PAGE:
This box of 32 chocolates contains a different sort of treat – Turkish Delight, the chewy Middle Eastern confection. Made from an intense chew flavored with brown sugar and filled with pistachios, they’re covered in intense dark chocolate. This is an ideal choice for anyone who isn’t into overly sweet chocolates, as the intense dark chocolate pairs well with the mildly sweet Turkish Delight.
Made from high-quality Ecuador cocoa beans, this stunning assortment of twenty brightly colored chocolates combines 70% dark chocolate with five unique flavors – strawberry, mango, ginger, peppermint, and coffee. You bite into the crunchy candy shell, releasing the flavored liquid which combines with the chocolate base. It’s a unique chocolate experience unlike anything else on the market, balancing flavorful candy with high-quality, intense dark chocolate.
Sweet Girl Cookies will make you feel like a kid again, that is, if you’re like me and always tried (and still try) to choose the biggest cookie on the cookie plate. These gourmet cookies are generously big—4.4 ounces, and they cry out to be enjoyed with a big glass of milk or cup of coffee for dunking. Each cookie tends toward a dense cake-like rather than chewy texture, and each flavor is packed with chips. The middle of these cookies (even their “smaller” 2 ounce cookies) is one inch thick. We measured.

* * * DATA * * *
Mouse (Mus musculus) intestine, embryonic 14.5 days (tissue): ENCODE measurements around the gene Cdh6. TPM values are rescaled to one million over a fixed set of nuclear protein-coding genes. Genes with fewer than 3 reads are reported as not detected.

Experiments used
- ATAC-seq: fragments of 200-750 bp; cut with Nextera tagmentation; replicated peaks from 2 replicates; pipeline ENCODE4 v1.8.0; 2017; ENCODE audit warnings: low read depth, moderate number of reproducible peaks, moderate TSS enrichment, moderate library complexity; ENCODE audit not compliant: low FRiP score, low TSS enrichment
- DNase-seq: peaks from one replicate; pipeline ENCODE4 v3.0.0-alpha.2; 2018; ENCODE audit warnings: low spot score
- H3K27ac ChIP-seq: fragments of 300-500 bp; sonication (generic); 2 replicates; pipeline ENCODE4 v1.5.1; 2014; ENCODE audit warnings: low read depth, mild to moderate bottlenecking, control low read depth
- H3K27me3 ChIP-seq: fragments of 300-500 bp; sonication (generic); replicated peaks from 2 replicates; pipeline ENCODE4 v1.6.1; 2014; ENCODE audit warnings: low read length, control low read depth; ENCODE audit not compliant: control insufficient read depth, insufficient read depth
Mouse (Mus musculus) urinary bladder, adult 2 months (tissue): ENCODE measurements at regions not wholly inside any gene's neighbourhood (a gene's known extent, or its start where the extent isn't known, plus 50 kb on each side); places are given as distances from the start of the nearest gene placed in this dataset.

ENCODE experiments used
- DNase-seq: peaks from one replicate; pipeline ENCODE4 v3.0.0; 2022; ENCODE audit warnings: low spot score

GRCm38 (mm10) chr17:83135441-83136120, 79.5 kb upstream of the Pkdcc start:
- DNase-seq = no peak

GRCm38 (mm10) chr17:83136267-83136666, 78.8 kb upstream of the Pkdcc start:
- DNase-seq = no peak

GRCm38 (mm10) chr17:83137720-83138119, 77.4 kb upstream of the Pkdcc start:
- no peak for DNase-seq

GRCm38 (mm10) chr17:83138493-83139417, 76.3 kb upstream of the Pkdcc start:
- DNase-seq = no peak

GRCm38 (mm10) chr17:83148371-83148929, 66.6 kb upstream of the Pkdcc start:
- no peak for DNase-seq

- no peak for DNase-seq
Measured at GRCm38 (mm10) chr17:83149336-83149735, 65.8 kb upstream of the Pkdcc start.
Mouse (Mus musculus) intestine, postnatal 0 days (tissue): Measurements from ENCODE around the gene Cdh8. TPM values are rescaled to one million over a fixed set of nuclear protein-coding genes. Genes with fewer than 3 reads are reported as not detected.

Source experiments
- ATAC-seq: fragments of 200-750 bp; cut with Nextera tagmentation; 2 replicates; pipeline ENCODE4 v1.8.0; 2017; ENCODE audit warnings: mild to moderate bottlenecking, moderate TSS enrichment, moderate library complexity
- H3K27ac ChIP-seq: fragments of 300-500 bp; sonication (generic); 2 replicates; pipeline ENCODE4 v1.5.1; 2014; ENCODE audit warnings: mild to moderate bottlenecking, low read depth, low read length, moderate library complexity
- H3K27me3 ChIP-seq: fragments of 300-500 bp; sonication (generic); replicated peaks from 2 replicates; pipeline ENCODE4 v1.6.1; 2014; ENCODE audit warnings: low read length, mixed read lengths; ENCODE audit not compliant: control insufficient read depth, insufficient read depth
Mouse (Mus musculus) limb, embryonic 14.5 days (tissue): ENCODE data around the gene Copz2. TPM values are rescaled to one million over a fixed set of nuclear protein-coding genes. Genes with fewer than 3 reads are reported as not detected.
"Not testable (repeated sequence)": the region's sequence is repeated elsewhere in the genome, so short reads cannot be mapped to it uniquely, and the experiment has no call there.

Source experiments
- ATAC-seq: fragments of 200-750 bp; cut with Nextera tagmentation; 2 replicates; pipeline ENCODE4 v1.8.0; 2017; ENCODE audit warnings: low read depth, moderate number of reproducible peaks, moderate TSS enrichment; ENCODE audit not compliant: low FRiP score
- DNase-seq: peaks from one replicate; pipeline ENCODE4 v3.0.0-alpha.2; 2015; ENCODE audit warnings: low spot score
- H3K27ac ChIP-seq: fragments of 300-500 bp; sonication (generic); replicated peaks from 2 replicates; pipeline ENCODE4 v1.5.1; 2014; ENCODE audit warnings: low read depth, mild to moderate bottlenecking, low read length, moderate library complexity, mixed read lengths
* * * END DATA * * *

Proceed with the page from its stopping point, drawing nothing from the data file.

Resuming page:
B.T. McElrath Chocolatier was an artisan chocolatier in Minnesota but has become a part of Annie B’s. (I have not done a new review since the change.) McElrath’s truffle assortment was excellent, with balanced and moderately strong flavors. In most pieces, the flavors remained distinct, working together without losing their own identities. B.T.’s Signature Dark Chocolate Truffle had a full chocolate flavor without any bitterness and without being very sweet. Other flavors include caramel; passion fruit; lavender and pepper; chile and lime, lime, coconut, and ginger; cinnamon and star anise. All were well done. I would ask for a different and stronger caramel flavor, but that is a quibble of personal preference.
Cecilia asked me to put on a hairnet, a plastic jacket and disposable blue booties, then led me downstairs to the factory. The machines, Swiss, Italian and German models painted ivory, clacked and hammered away, sounding like an orchestra of conga drums. A young guy with tattooed forearms strained to push sweetened cacao paste through a screen with a paddle. For some reason, the floor was painted blood red. The chocolate smell was so strong and pure I could barely think. Somehow I managed to remark to Alessio that these antique machines must limit the quantity of chocolate Amedei can make.
Anchorage, Alaska, is known for its stunning views of the aurora borealis, and Sweet Chalet is known for its similarly remarkable aurora bonbons. Each bonbon is hand-painted, so no two are alike in their beauty. The appearance of the aurora bonbons is only half of their appeal; they come in unique flavors ranging from caramelized pear with saffron to raspberry rosewater.

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The makers were recently crowned the best of the best at the International Chocolate Awards, the biggest and most comprehensive global competition in the world. Soma Chocolatemaker, based in Toronto, was named best chocolate maker in the world for its dark milk chocolate bar made with cocoa beans from Guasare, Venezuela. Omnom Chocolate from Reykjavik, Iceland, took parallel honors for its milk chocolate bar featuring Icelandic milk powder and cocoa from Nicaragua.